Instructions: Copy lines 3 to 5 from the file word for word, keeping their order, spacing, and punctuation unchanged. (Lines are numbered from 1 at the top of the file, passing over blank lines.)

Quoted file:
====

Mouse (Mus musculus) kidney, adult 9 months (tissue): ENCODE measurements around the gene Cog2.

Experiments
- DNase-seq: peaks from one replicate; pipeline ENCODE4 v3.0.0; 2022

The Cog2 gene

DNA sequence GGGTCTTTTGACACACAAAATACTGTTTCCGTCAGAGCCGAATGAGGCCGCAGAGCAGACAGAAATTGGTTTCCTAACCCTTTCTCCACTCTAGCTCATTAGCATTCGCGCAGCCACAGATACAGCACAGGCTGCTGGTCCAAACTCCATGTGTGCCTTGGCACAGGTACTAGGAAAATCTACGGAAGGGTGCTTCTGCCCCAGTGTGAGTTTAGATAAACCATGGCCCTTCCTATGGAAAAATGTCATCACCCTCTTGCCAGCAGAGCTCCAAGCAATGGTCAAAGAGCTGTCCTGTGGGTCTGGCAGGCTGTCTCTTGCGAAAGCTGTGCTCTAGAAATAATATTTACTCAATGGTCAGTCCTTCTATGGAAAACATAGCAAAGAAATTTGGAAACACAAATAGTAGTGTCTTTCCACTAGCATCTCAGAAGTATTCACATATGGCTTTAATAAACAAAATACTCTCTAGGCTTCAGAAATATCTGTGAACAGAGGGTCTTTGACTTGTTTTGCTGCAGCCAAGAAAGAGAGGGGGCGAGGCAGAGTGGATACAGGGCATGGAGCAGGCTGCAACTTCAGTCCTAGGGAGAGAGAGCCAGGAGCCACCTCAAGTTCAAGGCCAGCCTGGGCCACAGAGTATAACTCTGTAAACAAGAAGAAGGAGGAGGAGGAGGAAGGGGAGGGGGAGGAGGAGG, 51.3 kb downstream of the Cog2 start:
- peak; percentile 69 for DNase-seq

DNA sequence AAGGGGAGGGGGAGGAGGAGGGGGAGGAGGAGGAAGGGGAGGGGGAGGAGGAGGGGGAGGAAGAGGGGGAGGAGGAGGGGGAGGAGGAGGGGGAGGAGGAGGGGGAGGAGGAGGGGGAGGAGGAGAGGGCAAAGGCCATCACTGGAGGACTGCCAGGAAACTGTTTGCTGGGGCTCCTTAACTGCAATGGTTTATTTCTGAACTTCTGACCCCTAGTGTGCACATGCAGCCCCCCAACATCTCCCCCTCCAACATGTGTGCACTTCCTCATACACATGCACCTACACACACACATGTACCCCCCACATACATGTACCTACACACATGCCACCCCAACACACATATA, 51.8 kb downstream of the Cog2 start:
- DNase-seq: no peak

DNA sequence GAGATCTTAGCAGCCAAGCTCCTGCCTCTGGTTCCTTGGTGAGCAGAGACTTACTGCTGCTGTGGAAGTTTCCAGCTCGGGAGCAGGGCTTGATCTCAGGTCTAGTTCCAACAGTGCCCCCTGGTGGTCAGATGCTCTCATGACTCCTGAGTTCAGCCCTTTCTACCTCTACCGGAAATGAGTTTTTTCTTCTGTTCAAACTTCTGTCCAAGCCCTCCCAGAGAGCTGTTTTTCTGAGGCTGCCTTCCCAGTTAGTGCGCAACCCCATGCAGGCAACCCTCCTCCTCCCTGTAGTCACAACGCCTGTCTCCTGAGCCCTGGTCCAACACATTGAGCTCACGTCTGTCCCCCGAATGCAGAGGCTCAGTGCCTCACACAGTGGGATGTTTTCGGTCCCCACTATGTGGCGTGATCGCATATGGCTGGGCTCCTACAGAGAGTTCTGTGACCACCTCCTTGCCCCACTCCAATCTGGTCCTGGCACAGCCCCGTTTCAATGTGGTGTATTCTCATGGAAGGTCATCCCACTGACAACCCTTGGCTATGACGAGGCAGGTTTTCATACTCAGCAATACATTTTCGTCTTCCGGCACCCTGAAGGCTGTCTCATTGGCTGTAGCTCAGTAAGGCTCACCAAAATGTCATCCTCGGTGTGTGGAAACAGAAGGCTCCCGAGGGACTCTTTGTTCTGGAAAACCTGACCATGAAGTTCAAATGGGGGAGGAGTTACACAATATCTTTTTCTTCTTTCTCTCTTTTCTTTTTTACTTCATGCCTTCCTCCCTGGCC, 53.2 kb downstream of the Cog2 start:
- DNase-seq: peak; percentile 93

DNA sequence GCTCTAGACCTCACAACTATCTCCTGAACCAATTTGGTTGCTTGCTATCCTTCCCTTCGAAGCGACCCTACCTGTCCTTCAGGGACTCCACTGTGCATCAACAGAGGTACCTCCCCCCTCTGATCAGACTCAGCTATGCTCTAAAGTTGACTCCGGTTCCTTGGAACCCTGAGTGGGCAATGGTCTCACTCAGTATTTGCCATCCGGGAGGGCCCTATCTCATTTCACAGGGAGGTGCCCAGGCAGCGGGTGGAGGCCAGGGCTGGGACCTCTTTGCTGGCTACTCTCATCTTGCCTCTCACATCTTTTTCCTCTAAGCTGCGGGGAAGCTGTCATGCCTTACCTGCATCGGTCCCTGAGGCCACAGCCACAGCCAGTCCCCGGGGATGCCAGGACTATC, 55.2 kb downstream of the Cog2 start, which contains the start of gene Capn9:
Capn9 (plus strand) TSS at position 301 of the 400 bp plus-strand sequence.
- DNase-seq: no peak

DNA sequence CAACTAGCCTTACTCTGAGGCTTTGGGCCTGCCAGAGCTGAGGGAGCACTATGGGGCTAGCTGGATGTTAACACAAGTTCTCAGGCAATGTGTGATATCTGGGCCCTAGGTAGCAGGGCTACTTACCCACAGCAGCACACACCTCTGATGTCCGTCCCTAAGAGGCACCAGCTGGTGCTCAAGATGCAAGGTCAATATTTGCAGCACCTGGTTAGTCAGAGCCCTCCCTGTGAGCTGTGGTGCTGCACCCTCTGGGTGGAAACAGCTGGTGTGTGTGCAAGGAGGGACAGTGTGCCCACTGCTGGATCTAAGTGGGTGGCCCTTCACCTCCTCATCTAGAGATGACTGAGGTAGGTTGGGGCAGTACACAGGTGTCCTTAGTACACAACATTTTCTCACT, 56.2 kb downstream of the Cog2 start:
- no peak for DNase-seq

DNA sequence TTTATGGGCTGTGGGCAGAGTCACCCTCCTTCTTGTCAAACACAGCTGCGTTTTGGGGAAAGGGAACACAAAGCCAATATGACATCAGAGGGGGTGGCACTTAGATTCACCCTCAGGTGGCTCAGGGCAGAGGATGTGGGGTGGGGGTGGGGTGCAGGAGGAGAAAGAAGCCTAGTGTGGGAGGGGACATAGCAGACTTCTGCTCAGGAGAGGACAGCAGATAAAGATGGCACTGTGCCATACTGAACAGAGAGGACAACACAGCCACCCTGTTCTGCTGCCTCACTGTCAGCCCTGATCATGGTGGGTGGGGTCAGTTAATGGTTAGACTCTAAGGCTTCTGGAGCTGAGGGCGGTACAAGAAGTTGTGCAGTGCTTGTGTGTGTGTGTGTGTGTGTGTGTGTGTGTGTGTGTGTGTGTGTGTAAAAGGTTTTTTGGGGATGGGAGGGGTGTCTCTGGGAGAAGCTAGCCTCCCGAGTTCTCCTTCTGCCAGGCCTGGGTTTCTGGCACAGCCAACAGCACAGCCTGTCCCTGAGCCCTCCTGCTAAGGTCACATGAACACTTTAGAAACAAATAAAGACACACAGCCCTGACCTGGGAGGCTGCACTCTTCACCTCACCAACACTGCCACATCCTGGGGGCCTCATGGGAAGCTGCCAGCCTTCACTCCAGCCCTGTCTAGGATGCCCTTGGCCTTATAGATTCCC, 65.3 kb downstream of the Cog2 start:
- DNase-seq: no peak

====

- DNase-seq: peaks from one replicate; pipeline ENCODE4 v3.0.0; 2022

The Cog2 gene

DNA sequence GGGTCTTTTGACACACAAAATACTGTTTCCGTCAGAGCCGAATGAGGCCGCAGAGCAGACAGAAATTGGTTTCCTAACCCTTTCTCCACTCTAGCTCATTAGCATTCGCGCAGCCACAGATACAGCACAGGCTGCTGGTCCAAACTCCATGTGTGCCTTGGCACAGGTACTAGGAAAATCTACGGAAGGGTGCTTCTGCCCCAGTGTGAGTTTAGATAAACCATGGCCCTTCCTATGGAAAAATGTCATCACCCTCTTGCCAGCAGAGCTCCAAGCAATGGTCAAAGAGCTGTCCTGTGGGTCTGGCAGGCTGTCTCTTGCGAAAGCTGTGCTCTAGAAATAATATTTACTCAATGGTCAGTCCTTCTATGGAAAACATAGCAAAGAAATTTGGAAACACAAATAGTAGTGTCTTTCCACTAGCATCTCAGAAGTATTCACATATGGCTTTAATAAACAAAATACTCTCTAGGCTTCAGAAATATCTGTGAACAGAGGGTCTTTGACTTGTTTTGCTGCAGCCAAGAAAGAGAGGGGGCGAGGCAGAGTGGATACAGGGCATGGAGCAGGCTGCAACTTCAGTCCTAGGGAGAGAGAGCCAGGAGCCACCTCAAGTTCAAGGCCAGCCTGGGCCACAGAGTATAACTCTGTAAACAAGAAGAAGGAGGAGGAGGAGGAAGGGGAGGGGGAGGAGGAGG, 51.3 kb downstream of the Cog2 start: